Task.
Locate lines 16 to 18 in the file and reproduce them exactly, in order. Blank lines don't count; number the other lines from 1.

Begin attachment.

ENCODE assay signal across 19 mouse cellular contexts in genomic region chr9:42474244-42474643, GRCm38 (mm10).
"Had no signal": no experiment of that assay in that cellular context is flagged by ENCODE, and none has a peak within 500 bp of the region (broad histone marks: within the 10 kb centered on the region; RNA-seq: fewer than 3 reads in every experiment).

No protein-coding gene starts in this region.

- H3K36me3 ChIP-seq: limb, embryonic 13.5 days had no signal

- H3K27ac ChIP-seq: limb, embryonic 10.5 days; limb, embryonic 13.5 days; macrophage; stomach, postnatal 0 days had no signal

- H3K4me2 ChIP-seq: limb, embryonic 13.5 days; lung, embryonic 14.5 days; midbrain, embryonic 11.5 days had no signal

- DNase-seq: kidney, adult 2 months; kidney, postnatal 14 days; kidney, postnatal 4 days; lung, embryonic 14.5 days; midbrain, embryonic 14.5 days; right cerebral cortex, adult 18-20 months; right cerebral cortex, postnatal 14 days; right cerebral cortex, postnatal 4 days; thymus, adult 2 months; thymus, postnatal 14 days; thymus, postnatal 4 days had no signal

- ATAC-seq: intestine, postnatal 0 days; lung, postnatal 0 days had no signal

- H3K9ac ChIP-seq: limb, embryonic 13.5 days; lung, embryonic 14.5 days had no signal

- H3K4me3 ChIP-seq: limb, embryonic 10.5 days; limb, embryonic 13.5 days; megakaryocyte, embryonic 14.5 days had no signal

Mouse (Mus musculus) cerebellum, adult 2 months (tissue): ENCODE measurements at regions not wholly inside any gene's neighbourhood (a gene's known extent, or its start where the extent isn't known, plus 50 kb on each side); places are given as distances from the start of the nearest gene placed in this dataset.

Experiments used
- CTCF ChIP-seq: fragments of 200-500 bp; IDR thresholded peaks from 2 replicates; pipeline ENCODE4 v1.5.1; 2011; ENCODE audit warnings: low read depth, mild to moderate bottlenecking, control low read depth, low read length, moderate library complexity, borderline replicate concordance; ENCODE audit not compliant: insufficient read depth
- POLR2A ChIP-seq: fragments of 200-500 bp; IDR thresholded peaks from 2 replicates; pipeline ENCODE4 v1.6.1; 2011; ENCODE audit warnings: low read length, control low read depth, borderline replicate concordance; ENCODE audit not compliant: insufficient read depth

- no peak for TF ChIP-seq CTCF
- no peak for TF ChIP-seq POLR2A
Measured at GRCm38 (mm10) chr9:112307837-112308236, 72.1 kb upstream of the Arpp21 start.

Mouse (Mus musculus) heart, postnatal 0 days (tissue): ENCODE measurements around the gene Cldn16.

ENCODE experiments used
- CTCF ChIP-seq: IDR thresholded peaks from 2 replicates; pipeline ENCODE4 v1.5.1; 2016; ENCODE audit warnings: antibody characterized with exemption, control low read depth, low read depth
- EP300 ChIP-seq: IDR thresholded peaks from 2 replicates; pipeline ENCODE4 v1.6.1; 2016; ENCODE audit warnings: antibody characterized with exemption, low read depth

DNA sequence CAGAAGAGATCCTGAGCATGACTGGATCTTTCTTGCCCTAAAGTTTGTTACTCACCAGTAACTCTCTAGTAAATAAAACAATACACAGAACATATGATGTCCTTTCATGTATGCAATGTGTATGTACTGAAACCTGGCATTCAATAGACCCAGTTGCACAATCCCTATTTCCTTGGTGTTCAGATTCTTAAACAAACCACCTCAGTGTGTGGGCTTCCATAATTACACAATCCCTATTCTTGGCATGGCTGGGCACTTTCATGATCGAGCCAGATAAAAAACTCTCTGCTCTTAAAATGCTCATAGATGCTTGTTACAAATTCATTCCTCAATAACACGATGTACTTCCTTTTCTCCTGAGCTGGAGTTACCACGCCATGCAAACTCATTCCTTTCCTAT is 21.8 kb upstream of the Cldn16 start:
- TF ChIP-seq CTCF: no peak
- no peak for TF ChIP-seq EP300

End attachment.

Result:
- no peak for TF ChIP-seq POLR2A
Measured at GRCm38 (mm10) chr9:112307837-112308236, 72.1 kb upstream of the Arpp21 start.

Mouse (Mus musculus) heart, postnatal 0 days (tissue): ENCODE measurements around the gene Cldn16.